by Dave Isay
We are in the throes of what has been called a “culture of contempt,” a nation so divided that some families may not be able to endure another Thanksgiving around the same table. Passing the yams might well come with an earful… or more. Comity has given way to scorn. Division is seen as not only a national issue but one that has cost people personally, too.
Cable news and online media – and to be sure, social media – are stoking and accentuating our differences. We aren’t listening to each other. We are at a point where we must ask: Have we reached a moment in our nation’s history when we are unable to recognize our neighbors for the genuine people that they are? Is the light around us to be perpetually refracted through a prism of red and blue? Above all else, have we lost our sense of humanity, of seeing each other as people first and not as “Uses” and “Thems?”
We can do better. We must do better. Even if that starts with One Small Step.
That is the name of a new initiative that we at StoryCorps are scaling in this critical moment in our nation’s history. It’s based on a premise that we know a bit about – conversation and listening can be an act that brings two people together.
StoryCorps began 17 years ago with a recording booth in New York’s Grand Central Station. The premise was simple and open to all: come and record a conversation with someone you know, and love or respect. Since then, StoryCorps has become an American fixture. Some 650,000 people – husbands and wives, grandparents and grandchildren, friends and soulmates – have recorded conversations about their lives, their memories, and their hopes for the future. The sum total of these exchanges represents a sweeping swath of America’s story over the past century, stories told by everyday people that expose our nation in all its pathos and passion, moments of revelation, wisdom and despair. Every interview joins the StoryCorps Archive at the Library of Congress so that future generations can someday get to know their great- great- great- grandparents through their voices and story.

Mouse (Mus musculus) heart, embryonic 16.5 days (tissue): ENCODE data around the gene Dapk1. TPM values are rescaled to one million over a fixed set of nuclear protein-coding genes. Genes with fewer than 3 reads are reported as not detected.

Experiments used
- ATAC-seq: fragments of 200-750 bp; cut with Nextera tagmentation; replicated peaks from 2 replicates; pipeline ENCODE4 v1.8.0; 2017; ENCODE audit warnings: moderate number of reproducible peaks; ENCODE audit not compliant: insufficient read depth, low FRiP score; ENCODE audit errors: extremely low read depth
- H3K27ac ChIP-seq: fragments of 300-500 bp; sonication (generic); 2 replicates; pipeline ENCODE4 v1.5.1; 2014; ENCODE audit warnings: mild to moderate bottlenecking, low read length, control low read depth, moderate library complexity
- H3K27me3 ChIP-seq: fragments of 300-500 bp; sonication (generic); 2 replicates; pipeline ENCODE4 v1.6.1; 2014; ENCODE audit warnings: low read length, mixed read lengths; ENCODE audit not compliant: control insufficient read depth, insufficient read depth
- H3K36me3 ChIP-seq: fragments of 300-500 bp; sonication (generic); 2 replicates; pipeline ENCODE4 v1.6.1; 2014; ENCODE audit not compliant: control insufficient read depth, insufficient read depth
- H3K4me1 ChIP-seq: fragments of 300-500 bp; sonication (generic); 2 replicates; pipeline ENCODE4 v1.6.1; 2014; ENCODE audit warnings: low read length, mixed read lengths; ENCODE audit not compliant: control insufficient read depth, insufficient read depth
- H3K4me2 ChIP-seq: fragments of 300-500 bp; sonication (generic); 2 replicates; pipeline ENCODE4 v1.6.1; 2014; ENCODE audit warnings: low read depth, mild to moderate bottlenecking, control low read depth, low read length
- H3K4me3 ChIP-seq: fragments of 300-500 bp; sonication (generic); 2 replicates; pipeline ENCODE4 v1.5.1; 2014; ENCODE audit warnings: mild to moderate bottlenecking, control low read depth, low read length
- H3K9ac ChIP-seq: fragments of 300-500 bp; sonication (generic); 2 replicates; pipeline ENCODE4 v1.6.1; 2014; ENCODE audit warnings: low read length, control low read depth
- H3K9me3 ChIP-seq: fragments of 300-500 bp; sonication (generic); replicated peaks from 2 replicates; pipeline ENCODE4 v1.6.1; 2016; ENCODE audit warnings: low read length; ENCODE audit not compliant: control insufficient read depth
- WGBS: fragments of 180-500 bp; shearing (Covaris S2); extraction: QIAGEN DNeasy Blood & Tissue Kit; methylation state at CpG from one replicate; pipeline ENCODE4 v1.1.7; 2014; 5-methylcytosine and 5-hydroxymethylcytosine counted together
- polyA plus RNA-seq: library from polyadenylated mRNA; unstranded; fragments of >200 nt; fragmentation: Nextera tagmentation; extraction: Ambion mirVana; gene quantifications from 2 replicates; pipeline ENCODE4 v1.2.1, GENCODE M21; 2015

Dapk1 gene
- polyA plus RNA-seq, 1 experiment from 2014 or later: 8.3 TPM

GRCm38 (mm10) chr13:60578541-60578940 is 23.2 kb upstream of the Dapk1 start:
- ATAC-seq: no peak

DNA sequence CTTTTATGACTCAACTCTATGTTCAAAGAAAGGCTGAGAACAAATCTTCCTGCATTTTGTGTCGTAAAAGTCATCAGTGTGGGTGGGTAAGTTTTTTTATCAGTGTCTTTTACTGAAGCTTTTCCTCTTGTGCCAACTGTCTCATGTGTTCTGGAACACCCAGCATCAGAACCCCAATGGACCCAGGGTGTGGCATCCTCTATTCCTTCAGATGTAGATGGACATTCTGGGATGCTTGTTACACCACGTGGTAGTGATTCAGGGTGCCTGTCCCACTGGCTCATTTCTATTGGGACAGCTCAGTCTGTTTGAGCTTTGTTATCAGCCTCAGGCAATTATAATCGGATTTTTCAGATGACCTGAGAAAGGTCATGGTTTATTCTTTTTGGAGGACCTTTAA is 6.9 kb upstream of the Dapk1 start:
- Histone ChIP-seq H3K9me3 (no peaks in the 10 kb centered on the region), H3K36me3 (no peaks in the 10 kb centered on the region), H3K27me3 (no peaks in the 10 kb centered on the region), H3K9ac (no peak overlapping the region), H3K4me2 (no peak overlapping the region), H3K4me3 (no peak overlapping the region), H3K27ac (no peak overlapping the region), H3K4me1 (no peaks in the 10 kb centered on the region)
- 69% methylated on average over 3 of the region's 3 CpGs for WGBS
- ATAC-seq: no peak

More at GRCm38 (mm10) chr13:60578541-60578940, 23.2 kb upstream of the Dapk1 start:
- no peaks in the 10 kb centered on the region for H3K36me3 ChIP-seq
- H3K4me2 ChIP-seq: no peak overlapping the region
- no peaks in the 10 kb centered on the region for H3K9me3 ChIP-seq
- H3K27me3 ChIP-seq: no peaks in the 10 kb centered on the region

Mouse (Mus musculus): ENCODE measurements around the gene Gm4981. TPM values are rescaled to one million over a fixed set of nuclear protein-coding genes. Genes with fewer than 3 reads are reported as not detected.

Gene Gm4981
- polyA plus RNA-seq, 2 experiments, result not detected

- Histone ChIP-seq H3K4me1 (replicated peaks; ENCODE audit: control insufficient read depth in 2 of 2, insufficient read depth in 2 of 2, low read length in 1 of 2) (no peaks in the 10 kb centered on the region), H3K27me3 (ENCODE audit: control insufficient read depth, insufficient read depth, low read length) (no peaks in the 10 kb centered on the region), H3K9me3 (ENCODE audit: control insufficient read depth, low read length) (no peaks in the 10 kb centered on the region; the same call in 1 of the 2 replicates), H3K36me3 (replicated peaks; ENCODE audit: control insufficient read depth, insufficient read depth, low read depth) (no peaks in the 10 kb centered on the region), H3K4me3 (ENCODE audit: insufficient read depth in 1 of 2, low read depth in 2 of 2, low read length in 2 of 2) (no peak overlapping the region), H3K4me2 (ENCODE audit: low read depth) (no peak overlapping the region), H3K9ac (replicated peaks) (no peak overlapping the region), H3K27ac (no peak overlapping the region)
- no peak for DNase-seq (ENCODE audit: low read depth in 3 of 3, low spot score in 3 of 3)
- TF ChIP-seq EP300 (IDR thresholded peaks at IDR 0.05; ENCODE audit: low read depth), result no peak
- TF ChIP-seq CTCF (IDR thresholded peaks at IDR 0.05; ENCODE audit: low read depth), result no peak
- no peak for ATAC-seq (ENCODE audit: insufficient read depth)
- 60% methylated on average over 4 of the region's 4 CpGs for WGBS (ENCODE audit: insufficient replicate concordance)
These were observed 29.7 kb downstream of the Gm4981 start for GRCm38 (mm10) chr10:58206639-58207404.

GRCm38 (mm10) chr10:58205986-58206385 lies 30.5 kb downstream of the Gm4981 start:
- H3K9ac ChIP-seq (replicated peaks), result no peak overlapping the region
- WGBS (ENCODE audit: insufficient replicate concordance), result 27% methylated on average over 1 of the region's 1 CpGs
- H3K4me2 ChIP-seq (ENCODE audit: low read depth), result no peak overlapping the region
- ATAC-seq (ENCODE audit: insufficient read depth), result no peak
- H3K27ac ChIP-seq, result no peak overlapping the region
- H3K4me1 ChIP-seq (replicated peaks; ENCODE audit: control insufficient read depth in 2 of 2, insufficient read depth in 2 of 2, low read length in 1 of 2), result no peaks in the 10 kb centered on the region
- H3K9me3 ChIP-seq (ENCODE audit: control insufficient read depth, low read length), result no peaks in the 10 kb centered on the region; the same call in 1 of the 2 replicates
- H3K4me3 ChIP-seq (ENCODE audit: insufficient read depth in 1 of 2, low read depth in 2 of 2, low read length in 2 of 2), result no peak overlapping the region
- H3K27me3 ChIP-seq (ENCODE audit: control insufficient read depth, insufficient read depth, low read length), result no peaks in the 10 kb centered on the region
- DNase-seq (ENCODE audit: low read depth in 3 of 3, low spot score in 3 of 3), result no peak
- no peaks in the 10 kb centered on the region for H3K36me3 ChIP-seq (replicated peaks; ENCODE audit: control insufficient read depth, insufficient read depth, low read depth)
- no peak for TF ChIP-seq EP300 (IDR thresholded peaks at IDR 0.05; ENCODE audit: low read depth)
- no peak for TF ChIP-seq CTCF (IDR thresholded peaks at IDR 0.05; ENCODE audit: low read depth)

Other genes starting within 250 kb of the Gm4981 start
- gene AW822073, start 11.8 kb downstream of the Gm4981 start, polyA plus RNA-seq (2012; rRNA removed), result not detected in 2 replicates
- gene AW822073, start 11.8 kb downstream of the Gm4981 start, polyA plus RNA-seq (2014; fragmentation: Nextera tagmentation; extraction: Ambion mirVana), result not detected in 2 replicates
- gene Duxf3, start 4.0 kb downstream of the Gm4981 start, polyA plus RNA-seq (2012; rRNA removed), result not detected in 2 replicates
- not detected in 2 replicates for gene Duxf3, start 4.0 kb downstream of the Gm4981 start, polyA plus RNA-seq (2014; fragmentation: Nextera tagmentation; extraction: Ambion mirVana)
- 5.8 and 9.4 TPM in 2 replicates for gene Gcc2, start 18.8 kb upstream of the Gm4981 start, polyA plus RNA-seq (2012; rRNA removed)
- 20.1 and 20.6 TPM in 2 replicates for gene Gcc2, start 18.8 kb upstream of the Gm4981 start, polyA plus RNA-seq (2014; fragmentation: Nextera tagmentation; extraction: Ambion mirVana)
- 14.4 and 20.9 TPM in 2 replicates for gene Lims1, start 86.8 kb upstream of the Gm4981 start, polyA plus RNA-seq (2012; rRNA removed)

If you are not familiar with StoryCorps, I invite you to listen to a short segment here.
Until recently, these conversations took place between people who knew each other.
One Small Step seeks to build on the foundation constructed by StoryCorps and the people who have entrusted their stories to us. Our objective is to bring together strangers, matched by StoryCorps, for conversations. It’s not a random yoking of alien beings. One Small Step participants hold contrasting political views. At the same time, they may be matched by a common interest or a shared experience.
Our initiative will set them to talking – virtually, in deference to the pandemic. People ask questions like: “Who has been the most influential person in your life?,” “Who was kindest to you when you were a kid?” and “Is there something about my beliefs that you don’t agree with but still respect?”
Is our goal to resolve their political differences? Importantly, no. In fact, politics is our third rail; we ask that it not be broached. Instead, we encourage participants to explore subjects that are personal in other ways.
One Small Step is based on an extremely well-studied psychology theory from the mid-20th century called “contact hypothesis.” It holds that direct contact – personal, human contact – with people we might consider the enemy can help us see that person as a human being. Decades of research have borne out the theory time and time again. Simply put, contact theory shows us that under the right conditions, “Us” and “Them” can become “We.”
In the year ahead, One Small Step will serve as a virtual laboratory further testing whether we can reduce feelings of contempt among individuals and at a community level. It’s the hardest thing we’ve ever done at StoryCorps, but we’re giving it our best shot. .
We have selected Richmond, which, as you know, has a polarized history, as one of four cities in the country where we will be taking our first small steps. In fact, through our friends at local NPR member station, VPM, recordings have already begun, including a recent conversation between Bucky Neal, a descendant of slaveholders, and Rev. Brenda Brown-Grooms, a descendant of enslaved people. The two opened up about how the legacy of their ancestors have affected their own lives, even a century and a half later.
Scratching beneath the surface, finding humanity in one another – these are the small steps our nation must begin to take.